Less burnout and fatigue, fewer sick days: What a 4-day pilot workweek reveals about employee health
Judgment has been made. A four-day workweek improves employees’ lives without undermining company goals, at least according to a new study.
Trials in the UK by researchers from Cambridge University and Boston University found that the four-day workweek improved employees’ feelings of burnout and stress, while also reducing the number of sick days and their personal.
Dr David Frayne, a sociologist at the University of Cambridge, said: “We feel really encouraged by the results showing the many ways in which companies have turned the four-day week from a dream into a reality. practical book, with many benefits”. Press Release.
Employees across industries report reduced feelings of anxiety, fatigue and poor sleep, while also improving physical health. 71% of employees said they felt lower levels of burnout and 39% reported lower levels of stress than at the start of the 4-day workweek trial. Overall, the number of sick and individual days was reduced by 65%.
The results replicate previous trials that yielded positive results in other countries. 4 Day Week Global, the nonprofit that helped facilitate the trial, found similar results in their study. United States and Ireland The trial was published in the fall of 2022. Employers reported better work performance and employees reported lower levels of burnout and stress.
“Employees often describe a significant reduction in stress,” said Niamh Bridson Hubbard, researcher and doctoral candidate in the department of sociology at the University of Cambridge. “Many people describe being able to turn off or breathe more easily at home. One person told us how their ‘Sunday fear’ went away.”
The comprehensive UK study included nearly 3,000 employees in compliance with a 20% reduction in weekly working hours between June and December 2022. 61 companies across the UK participated in the reduction in hours. do it in countless ways (not all simply on Fridays off). However, the study’s claim is that the fewer hours worked, the more “meaningful” while employees maintain standard wages.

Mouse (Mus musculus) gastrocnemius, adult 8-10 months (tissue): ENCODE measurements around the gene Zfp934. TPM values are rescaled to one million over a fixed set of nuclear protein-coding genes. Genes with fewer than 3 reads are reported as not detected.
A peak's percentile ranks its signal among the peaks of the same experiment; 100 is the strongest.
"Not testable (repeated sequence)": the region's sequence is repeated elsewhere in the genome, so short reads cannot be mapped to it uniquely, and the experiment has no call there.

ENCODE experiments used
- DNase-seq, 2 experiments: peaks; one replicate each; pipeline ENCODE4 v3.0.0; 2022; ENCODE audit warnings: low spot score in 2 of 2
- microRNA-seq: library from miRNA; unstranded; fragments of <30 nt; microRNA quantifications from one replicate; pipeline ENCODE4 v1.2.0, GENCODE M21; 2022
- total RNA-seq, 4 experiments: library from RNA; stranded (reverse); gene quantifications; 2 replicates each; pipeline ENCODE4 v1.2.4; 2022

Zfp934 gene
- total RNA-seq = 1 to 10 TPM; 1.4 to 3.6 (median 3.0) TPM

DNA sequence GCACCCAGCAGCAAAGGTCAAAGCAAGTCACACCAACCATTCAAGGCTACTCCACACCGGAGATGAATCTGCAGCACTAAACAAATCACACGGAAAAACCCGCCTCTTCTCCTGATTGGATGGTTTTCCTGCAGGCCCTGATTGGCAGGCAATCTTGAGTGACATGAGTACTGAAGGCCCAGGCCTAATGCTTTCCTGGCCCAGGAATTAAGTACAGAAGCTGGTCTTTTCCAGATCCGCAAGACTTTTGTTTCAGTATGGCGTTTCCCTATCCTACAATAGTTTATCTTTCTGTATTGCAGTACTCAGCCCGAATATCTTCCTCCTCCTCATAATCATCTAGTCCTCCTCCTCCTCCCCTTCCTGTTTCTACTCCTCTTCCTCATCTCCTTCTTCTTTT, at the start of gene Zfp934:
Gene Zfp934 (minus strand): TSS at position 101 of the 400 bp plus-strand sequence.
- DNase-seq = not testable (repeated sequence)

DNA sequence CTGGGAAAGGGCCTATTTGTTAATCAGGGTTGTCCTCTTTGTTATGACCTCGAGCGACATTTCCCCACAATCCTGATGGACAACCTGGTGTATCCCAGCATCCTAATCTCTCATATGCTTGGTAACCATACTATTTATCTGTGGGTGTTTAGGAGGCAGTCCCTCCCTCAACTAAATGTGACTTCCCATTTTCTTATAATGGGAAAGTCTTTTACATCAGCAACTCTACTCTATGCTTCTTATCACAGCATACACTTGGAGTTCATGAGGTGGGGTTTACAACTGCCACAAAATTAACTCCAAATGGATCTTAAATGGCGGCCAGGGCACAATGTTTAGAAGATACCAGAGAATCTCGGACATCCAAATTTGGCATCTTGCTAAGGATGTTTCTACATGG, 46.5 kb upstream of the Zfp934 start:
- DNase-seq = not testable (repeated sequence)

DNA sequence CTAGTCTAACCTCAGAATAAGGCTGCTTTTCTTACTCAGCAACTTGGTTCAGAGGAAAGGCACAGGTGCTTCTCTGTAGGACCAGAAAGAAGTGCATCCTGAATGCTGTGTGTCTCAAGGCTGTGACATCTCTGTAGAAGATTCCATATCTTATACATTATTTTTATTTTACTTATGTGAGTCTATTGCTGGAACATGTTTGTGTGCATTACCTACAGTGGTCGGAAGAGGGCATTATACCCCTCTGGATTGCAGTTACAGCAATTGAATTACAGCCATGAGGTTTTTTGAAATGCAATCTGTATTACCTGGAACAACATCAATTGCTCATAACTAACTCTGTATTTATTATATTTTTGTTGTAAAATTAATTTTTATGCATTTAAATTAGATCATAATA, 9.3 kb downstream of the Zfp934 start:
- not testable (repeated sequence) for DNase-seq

The researchers also explored how reducing the workweek affects people’s sense of work-life balance when it comes to caregiving responsibilities and free time: 60% said balance work and care is easier, while 62% say work-care balance is easier. Social life. The pandemic has highlighted existing inequalities in mental health and care responsibilities that affect a person’s ability to work to their full potential, according to the press release, the researchers said. Therefore, assessing the overall level of happiness is not only a personal matter, but also a business issue.
This analysis includes in-depth interviews with employees and leaders who spoke before, during, and after the 4-day workweek pilot experience. “I hate the pandemic, but it brought us together more and made us all realize how important Having a healthy head and family is just as important.” in the press release.
While some feared a drop in productivity, the cuts instead gave people the opportunity to cut unnecessary stretch that didn’t support productivity or profit goals. This analysis shows that the reduced workweek has no effect on the company’s revenue—on average, it increased by 1.4% in the industries studied. In previous US and Irish trials, 38% increase in revenue.
“Many employees are very interested in being effective on their own. Long meetings with too many people were cut short or dropped altogether. Brendan Burchell, professor of social sciences and lead researcher at the University of Cambridge, said in a press release.
After the trial ended, 56 of 61 companies decided to continue reducing working hours, with 18 companies making the policy permanent.
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